Cannabis advocates claim the Irish cannabis reform is happening way too slow, even though some change regarding medicinal cannabis might be considered a step in the right direction. The stigmatisation of the drug is still damaging the work of those organisations fighting for a more accessible cannabis market.
Volteface, after having launched the European Cannabis Advocacy Network (ECAN), has talked to Irish experts to gain insight into the country’s approach to the drug.
According to The Misuse of Drugs Act 1977, cannabis is a controlled drug, and products are prohibited to any THC; essentially, the THC limit is 0%.
While there is currently an ongoing pilot scheme as to medicinal use, the drug is still not available through private prescription. This means that accessing the drug is difficult, which drives the patients to buy cannabis off the black market.
Natalie O’Regan, a Law graduate from the University of Cork, said: “Regarding medicinal cannabis, I think that the qualifying illness needs to be expanded, as currently, it is extremely limited.
“This will reflect the leading evidence that medicinal cannabis can improve the quality of life for people who suffer from a range of illnesses.
“Further on this point, medicinal cannabis needs to be incorporated in the medical card scheme that will relieve the financial pressure that many patients may have.”
The Irish cannabis control is as strict as in the US. After the third offence, the culprit could be given prison time. However, the experience is that people who commit low-level cannabis offences are hardly being sent behind bars.
Nicole, Founder of the Cork Cannabis Activist Network (CCAN), said: “The system here is basically a mess.
“People are being criminalised for being caught with joints, or tiny amounts of cannabis, as well as for growing cannabis and possessing it in larger quantities, even if it’s for personal use.
“I constantly have people getting in touch saying they’ve been caught with cannabis and are going to be summoned to court, and they are terrified.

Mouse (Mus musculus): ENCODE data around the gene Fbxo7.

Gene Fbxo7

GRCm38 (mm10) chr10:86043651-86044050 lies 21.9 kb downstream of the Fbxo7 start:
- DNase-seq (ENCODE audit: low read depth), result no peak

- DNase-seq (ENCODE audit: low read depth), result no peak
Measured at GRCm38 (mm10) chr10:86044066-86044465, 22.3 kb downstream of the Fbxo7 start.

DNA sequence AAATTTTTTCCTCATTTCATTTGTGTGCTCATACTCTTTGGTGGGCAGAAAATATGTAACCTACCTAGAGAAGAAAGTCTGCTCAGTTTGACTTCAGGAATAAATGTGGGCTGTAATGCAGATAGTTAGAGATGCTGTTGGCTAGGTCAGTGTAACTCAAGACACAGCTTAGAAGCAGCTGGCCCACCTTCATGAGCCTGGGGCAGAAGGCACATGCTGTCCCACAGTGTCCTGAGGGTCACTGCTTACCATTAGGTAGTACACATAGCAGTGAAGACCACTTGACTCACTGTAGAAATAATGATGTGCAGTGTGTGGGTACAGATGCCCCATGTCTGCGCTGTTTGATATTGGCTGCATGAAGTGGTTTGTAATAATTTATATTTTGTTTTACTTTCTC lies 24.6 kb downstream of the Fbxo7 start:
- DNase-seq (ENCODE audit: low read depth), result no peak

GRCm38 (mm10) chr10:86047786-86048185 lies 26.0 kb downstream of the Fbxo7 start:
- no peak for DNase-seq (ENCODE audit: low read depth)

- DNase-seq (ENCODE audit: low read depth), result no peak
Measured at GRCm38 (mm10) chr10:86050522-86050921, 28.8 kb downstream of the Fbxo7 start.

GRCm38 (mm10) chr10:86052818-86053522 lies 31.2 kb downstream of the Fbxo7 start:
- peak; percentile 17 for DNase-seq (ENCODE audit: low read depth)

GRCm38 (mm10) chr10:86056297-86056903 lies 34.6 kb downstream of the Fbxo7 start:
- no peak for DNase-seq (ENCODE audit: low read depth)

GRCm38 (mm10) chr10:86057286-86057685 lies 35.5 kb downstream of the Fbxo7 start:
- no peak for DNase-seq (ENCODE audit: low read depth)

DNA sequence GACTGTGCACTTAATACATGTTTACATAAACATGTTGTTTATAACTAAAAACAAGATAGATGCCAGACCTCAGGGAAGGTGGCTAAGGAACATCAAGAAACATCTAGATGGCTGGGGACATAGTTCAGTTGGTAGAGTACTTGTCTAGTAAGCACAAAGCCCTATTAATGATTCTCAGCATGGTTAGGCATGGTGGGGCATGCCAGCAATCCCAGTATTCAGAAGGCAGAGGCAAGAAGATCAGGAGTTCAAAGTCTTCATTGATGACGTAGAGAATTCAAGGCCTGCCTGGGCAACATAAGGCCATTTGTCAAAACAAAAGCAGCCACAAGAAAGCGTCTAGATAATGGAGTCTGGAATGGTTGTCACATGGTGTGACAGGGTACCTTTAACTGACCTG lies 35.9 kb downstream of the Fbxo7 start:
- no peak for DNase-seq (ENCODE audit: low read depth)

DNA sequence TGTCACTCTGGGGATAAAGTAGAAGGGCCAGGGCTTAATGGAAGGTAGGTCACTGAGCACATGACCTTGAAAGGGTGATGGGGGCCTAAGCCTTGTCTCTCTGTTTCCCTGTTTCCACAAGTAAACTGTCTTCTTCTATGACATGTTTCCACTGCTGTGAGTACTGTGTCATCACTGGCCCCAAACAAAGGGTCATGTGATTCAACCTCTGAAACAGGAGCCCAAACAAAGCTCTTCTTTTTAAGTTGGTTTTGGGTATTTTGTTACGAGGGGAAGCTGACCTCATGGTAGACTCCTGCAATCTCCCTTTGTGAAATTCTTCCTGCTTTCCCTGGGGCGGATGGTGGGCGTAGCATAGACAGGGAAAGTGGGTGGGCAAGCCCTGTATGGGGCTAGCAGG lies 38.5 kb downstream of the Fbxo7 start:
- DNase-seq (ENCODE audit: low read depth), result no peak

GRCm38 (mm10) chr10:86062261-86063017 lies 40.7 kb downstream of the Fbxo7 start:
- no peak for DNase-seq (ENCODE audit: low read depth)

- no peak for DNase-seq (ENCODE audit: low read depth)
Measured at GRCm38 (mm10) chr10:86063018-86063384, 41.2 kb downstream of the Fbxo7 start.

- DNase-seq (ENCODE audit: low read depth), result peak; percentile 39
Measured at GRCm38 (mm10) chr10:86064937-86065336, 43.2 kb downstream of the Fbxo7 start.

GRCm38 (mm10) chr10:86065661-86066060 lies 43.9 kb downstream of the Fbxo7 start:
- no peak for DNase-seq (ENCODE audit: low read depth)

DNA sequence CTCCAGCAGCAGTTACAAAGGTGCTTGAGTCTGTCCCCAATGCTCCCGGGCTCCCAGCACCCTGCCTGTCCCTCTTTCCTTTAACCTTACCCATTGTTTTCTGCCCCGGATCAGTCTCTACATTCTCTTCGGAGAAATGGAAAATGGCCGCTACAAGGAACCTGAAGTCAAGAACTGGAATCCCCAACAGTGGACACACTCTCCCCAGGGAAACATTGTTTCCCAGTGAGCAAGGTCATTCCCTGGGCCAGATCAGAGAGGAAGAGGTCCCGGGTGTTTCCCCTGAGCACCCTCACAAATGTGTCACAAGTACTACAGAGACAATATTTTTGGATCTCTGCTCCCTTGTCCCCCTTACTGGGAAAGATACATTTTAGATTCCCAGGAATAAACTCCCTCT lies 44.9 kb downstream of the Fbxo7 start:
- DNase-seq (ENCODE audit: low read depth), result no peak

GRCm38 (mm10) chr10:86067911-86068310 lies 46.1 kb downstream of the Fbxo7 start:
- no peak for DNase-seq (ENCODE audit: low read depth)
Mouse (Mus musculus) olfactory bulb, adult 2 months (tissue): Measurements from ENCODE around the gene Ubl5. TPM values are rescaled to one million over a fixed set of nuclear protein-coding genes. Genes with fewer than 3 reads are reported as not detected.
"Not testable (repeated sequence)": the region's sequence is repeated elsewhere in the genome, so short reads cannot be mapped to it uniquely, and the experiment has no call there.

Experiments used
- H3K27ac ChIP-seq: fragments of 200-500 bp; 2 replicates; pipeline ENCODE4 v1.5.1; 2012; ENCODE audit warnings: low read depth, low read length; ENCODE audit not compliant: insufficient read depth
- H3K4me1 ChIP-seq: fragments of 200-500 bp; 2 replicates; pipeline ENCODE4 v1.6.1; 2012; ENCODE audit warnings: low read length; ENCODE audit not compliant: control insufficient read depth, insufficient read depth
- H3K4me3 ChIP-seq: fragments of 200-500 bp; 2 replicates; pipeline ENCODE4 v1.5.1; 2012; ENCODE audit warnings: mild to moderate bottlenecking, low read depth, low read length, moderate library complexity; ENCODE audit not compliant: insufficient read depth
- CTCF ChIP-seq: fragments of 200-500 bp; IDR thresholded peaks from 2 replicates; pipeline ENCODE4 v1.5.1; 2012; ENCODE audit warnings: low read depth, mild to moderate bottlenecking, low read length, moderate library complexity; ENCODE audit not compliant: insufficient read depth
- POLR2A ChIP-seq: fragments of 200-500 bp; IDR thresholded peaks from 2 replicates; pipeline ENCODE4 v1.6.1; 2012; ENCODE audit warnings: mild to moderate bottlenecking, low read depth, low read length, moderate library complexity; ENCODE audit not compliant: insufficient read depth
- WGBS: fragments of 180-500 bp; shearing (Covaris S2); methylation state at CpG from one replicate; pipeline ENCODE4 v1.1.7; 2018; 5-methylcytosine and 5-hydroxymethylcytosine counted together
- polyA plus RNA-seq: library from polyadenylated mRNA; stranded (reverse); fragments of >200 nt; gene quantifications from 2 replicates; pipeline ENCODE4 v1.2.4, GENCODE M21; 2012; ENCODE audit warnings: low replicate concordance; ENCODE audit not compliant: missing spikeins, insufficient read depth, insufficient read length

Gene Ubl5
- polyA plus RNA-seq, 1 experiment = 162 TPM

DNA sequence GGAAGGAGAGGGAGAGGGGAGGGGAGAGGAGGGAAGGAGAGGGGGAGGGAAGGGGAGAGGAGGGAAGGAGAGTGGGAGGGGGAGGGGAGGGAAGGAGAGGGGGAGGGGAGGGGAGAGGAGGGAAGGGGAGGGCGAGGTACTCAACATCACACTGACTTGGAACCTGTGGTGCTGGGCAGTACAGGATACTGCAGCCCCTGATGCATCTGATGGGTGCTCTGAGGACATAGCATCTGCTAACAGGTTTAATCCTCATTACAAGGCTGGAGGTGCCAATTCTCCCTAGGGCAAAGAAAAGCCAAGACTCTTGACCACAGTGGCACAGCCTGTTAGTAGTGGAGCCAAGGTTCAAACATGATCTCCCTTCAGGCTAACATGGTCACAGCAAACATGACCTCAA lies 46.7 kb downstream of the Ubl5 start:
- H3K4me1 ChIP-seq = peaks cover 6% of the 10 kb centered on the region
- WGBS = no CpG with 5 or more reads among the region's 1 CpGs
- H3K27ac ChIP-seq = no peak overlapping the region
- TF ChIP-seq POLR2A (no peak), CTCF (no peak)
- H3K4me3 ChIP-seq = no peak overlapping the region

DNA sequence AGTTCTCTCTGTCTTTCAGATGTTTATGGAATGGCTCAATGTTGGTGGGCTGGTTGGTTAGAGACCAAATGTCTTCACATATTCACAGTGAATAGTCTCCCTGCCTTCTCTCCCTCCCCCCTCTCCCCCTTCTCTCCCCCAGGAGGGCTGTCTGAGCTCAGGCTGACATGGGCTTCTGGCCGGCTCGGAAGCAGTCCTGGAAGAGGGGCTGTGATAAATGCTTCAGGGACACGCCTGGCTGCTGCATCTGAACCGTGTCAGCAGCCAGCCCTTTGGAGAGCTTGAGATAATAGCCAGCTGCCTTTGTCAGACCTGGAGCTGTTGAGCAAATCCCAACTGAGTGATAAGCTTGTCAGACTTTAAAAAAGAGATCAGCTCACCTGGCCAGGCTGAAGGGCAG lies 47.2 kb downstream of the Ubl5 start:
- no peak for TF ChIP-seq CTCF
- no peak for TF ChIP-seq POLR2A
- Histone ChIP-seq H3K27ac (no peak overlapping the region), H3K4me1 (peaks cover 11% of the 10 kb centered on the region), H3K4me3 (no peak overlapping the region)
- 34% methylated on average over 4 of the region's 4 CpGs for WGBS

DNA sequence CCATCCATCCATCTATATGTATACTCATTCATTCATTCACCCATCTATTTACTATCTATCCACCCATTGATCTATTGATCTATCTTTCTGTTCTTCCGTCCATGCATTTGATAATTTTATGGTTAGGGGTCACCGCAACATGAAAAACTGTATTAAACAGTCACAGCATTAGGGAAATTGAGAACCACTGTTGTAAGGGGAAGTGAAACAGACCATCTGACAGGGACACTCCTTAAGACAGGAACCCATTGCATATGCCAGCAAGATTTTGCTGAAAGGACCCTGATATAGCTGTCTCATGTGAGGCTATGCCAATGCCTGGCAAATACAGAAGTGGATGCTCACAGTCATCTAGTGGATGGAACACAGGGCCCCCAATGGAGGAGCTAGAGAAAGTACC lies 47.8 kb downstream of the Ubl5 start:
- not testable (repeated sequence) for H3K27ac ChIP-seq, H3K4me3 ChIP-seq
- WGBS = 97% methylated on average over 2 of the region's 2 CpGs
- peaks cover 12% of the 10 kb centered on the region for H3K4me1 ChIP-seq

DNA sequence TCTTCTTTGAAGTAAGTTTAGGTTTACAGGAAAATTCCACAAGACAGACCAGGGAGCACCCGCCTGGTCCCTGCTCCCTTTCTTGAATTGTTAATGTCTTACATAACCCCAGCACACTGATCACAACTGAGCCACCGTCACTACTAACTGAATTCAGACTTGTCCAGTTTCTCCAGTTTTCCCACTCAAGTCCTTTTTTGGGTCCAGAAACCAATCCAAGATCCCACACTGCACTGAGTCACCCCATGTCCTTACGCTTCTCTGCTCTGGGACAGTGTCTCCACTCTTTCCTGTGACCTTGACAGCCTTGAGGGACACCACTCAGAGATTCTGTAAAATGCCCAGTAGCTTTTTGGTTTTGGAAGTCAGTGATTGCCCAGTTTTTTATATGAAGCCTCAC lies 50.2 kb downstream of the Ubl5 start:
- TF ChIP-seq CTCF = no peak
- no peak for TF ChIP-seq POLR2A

“All of these people are decent, law-abiding citizens who have caused no harm and are now facing the very real chance that this conviction will affect them for the rest of their lives.”
According to the official Central Statistics Office (CSO) 2019 figures, approximately 70% of drug offences were for personal possession in Ireland.
Nicole from CCAN said although cannabis advocacies have been regularly putting pressure on the Irish government to legalise the drug, they reportedly have no plans to change their policy.
One possible solution to this puzzle could be more intensive education about cannabis, its health, and its economical benefits.
However, Ms O’Regan added that the stigmatisation of cannabis is something that is clearly in the way of further cannabis reforms in the country, and the government needs to step up as the global market won’t wait for Ireland.
She said: “The importance of cannabis reform cannot be underestimated in Ireland. We are slowly falling behind in our efforts in comparison to the rest of the developed world.
“All evidence suggests that prohibition and criminalisation do not work, but Ireland is still hanging onto the coattails of the failed war on drugs.
“The latest Irish drug strategy discussed above claims to be a health led approach to drug use, but upon examining the strategy, I can see that this claim is not substantiated.”